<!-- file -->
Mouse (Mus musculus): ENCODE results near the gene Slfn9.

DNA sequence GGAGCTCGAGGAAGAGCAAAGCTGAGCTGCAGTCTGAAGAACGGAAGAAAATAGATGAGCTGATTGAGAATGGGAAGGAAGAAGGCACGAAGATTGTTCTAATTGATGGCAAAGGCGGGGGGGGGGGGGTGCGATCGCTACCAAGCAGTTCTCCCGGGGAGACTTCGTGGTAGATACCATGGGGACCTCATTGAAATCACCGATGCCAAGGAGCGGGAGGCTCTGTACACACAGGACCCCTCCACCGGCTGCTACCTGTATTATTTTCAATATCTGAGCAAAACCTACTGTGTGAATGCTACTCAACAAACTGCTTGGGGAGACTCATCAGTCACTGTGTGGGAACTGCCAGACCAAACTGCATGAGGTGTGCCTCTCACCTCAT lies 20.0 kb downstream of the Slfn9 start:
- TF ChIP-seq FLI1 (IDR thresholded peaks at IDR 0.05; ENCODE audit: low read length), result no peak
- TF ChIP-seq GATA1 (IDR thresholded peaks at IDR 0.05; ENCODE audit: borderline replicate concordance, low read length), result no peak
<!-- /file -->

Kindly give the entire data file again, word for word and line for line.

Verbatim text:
Mouse (Mus musculus): ENCODE results near the gene Slfn9.

DNA sequence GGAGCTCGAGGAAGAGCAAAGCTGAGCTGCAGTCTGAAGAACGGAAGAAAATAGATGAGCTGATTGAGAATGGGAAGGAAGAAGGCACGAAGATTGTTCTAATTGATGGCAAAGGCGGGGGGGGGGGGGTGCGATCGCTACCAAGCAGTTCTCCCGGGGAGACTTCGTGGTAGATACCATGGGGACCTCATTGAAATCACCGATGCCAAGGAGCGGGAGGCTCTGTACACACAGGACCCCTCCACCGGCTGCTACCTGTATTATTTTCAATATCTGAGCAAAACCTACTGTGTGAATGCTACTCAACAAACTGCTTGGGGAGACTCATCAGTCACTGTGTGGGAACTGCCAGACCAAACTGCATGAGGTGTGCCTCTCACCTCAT lies 20.0 kb downstream of the Slfn9 start:
- TF ChIP-seq FLI1 (IDR thresholded peaks at IDR 0.05; ENCODE audit: low read length), result no peak
- TF ChIP-seq GATA1 (IDR thresholded peaks at IDR 0.05; ENCODE audit: borderline replicate concordance, low read length), result no peak